Third Culture Kids (An African Perspective) πŸ‡ΊπŸ‡¬ πŸ‡¬πŸ‡§

Identity, it’s complicated.

A Third Culture Kid is a generic term used to describe a generation of people raised in a culture different from their parents or what’s on their passport. I was born in Uganda and moved to the UK in the early 90’s. Although I visit Uganda frequently, I’ve been educated and spent my life in Britain. I hold a British passport, but I resist identifying myself as British and will always say I’m Ugandan first. Unless I’m in Uganda, where I’m often not really seen as Ugandan, but as British, a Mzungu (Ugandan term for β€˜white person’).

Between cultures

Between cultures is a strange place to be, and in this two-part series, I speak to other Third Culture Kids to explore the similarities and differences in our experiences and share what how it feels to be cultural confused, discovering your race and living everyday across cultures. This is Part 1, focusing on the Third Culture Kid from a Pan-African lens.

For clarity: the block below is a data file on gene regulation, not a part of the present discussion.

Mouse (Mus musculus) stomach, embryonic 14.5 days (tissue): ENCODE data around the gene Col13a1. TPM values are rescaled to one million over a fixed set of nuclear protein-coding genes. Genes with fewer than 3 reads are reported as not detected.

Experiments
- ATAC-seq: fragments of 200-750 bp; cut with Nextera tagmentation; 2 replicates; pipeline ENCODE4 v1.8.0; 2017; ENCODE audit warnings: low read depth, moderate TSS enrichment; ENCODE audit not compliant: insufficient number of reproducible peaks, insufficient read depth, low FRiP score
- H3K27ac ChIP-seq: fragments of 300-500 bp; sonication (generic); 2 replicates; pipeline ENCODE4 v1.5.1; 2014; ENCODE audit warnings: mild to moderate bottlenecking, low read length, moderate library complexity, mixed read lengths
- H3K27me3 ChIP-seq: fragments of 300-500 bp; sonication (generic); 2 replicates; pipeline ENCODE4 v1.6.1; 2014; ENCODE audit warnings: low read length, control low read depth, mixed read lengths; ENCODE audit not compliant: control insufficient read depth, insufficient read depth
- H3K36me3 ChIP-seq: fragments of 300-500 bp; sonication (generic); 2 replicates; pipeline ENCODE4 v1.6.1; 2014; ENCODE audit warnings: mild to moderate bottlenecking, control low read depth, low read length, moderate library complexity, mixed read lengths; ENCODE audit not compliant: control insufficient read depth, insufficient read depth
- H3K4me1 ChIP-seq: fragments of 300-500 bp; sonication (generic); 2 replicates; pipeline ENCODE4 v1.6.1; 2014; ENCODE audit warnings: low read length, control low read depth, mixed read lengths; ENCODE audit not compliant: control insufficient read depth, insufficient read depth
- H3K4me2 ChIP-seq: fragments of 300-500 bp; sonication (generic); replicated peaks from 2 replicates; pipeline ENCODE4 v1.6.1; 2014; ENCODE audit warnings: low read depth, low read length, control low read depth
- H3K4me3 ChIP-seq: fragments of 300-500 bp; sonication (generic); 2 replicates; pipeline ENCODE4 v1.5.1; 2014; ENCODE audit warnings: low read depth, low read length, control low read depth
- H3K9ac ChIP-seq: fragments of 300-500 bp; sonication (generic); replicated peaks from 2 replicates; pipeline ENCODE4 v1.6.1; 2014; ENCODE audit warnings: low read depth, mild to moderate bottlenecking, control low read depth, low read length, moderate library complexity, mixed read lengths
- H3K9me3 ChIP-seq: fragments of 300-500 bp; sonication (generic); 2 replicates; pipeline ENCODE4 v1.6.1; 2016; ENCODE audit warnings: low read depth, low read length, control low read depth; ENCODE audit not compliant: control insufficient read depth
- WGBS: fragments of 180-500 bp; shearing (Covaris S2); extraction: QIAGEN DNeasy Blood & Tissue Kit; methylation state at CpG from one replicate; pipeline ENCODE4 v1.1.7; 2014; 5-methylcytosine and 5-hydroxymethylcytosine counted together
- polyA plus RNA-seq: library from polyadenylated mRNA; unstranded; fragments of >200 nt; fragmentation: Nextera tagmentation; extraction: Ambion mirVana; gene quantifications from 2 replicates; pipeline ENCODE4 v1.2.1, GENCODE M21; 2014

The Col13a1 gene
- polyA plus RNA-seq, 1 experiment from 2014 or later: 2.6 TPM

The cultural complexity that entangles itself around being a Third Culture Kid is experienced by so many of us who have built our lives around this vague sense of belonging. Sometimes it makes us over-romanticise our heritage, and other times, it makes us highly adaptable with a heightened sense of cultural intelligence and empathy with others.

 Louisa Kiwana – @afroblush and Ruth Muthoni – @Mothonee

Louisa Kiwana – @afroblush and Ruth Muthoni – @Mothonee

 Funmi Ogunlusi – @arinola91, Ruth Muthoni – @Mothone, and Louisa Kiwana – @afroblush

Funmi Ogunlusi – @arinola91, Ruth Muthoni – @Mothone, and Louisa Kiwana – @afroblush

 Tina Tama – @mouthe4t

Tina Tama – @mouthe4t

 Ugochukwu Njoku

Ugochukwu Njoku

 Juliet Segayi – @blackacrylic

Juliet Segayi – @blackacrylic

Thank you, I love and appreciate your comments! 

 
Louisa OlafuyiComment